Courtney McCuen-Wurst, PsyD, LCSW
University of Pennsylvania
To say this past year has been rough is an understatement. As an early career psychologist, working from home and monitoring a seven year old during virtual schooling and a three year old ball of energy, I have certainly had my moments of insanity. I have learned a lot about myself with the biggest lesson being that I was not meant to teach second grade! I have also learned that, although it can be difficult, it is important to ask for help, from both immediate and extended family members and colleagues. Asking for help is a piece of self-care not often mentioned in the literature.
When self care should be at the forefront of our minds, it’s been next to impossible with many ECPs and other mental health clinicians being tasked with additional responsibilities to provide care to people in our communities struggling with the pandemic. Although I am not on the frontlines like the amazing nurses, doctors and other healthcare workers I know, I have tried to do my part to serve our patients during this uncertain time, even to the detriment of my own self-care.
At the start of the pandemic, I was expected to provide my availability to my place of employment to meet the mental health needs of my organization’s employees. I was already overwhelmed with maintaining my typical duties in addition to adjusting to working from home and becoming an elementary school educator. But, I did as expected and as an ECP, I felt it was important to be a team player as I have concerns about my career trajectory and, in the time of pandemic, job security. After some time of extending myself, I recognized the burnout and the need to ask for help. You cannot pour from an empty cup, after all.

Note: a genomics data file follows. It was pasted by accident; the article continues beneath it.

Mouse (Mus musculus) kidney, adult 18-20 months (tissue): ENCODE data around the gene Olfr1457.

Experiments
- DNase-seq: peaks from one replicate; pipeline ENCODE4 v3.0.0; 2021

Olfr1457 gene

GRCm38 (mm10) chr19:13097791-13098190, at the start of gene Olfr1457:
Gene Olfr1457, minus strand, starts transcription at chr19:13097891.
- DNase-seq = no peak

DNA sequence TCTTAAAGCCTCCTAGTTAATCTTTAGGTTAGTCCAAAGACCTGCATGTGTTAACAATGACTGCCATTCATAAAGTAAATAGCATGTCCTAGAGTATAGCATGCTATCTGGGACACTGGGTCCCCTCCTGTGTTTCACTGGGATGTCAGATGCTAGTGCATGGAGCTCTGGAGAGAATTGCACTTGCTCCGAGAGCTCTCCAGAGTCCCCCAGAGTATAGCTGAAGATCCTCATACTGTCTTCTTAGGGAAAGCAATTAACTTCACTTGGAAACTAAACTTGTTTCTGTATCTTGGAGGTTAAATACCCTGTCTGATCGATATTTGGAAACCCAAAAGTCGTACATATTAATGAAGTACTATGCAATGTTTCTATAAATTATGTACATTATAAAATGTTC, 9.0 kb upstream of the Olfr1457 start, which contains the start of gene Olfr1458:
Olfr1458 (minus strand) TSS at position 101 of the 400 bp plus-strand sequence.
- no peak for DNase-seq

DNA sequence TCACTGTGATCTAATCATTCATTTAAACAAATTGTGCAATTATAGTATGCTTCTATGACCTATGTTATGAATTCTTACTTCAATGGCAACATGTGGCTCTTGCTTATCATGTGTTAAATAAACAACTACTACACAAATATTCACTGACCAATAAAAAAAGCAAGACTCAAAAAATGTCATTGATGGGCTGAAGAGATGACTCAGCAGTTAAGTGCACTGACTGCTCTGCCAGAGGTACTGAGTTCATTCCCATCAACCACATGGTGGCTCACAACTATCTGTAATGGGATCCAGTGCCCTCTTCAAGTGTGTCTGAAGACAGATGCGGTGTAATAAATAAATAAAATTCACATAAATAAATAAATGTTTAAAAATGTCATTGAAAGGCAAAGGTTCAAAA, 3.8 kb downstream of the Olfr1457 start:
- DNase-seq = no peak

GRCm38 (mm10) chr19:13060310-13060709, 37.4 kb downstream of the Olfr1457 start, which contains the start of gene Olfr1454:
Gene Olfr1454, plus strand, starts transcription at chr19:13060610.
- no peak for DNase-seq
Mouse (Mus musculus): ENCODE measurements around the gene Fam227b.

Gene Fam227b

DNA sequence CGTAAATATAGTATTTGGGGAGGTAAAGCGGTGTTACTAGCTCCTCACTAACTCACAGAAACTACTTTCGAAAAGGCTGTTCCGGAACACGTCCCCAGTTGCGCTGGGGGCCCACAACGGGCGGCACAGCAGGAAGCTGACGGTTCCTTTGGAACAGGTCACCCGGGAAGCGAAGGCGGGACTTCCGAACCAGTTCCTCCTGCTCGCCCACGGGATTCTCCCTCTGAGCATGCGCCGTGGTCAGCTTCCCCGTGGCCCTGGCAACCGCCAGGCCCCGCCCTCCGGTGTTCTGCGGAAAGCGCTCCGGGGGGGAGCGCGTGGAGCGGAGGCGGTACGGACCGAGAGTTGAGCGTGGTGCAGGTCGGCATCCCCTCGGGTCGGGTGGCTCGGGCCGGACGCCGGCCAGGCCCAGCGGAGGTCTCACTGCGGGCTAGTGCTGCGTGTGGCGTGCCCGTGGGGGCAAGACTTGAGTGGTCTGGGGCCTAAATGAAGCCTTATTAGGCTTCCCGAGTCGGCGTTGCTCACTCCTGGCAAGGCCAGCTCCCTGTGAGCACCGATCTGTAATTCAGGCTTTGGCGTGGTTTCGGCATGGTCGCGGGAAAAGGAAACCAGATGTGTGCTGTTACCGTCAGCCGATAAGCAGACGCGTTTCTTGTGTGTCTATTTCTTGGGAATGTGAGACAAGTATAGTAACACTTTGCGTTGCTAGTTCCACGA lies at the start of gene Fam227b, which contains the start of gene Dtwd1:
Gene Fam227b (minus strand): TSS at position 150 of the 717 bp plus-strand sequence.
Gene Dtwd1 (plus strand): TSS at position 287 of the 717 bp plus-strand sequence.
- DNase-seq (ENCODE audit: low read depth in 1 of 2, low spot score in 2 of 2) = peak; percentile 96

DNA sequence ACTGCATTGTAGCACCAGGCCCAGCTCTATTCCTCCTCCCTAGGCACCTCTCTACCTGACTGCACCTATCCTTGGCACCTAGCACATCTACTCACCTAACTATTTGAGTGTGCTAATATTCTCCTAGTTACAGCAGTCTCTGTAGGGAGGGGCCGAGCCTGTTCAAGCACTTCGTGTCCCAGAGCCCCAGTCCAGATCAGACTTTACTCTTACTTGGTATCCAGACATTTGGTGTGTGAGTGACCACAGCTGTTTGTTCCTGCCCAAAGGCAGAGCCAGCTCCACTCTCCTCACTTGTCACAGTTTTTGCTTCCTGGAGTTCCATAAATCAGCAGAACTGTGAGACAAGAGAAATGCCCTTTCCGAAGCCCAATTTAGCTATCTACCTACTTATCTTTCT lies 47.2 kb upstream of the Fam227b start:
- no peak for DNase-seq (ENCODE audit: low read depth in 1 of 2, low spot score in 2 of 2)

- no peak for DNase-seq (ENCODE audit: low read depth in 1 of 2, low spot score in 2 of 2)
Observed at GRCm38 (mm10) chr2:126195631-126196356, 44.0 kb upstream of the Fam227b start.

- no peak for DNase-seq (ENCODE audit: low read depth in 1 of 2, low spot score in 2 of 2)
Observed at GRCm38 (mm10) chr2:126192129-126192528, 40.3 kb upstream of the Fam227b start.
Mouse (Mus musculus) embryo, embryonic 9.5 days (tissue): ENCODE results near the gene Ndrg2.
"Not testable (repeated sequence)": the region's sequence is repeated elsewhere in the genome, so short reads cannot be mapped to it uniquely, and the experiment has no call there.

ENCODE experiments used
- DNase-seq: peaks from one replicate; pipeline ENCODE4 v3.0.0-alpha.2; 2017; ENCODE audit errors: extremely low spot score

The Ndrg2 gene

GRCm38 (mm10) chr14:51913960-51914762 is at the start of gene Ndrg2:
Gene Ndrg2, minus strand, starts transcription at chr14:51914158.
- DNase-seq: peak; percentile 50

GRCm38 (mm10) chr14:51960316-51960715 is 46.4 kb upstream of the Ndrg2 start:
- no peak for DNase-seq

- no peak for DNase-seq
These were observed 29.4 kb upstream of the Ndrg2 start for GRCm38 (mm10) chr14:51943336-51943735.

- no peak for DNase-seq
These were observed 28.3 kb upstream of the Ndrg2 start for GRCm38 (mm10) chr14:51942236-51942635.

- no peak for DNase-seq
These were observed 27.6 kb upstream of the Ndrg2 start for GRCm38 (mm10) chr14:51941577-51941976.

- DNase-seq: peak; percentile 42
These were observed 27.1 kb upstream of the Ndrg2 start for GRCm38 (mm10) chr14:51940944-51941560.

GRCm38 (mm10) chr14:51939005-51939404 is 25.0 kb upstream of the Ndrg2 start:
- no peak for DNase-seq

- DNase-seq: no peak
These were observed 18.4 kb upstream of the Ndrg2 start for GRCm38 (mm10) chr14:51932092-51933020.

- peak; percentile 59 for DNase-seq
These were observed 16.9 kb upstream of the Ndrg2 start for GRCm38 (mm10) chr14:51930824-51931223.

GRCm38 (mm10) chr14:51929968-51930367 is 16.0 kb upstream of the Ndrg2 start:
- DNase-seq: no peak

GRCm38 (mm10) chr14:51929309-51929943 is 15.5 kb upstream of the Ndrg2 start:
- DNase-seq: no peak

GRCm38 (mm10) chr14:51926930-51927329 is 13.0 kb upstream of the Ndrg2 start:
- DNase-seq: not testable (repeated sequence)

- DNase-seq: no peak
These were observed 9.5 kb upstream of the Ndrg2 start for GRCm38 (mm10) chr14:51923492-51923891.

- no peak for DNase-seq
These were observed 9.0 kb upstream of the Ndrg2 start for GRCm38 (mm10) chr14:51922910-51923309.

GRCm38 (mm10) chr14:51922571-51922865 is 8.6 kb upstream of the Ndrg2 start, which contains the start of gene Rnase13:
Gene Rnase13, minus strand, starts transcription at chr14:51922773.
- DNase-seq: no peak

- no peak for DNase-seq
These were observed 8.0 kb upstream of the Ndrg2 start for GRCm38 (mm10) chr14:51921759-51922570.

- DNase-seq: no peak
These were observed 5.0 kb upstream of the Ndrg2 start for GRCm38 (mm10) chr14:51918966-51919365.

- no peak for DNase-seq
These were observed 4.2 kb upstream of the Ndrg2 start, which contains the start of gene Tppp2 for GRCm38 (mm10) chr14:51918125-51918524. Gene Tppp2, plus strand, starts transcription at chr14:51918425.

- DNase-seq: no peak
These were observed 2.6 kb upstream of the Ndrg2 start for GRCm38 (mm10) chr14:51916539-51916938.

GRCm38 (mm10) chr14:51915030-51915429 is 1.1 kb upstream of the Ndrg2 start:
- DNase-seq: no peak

I am fortunate to have a great relationship with my supervisor. And, although I was quite nervous to shatter the façade of having it all together, I knew it was best for me, my family and my patients to engage in self-care, which in this case was asking for help. Due to the nature of our work, my supervisor did not express surprise when I described my struggles as she had an inkling for some time. She understood my overwhelm as she is human and was also experiencing pandemic related struggles. I requested help based on the justification that the possible negative effects of my stress and imbalance could negatively impact my ability to meet the needs of my clients, which is always our greatest concern. And, I provided a timeline of when I felt I would be better able to meet their needs. In response, my boss adjusted my work duties accordingly to relieve some of the stress so that I may focus on regaining my professional and personal balance (as much as I can in pandemic times) so that I may better serve my patients. For this, I will be forever grateful.
Now fully vaccinated, I can say that I do see a sliver of light in the COVID-19 tunnel. I am able to go into my office on occasion, which is a breath of fresh air. However, with virtual schooling being as it is at the moment, I must push forward with working from home with the hope that life will return to some sense of normalcy come September! To my fellow ECPs, keep going. Ask for help. We are all in this together.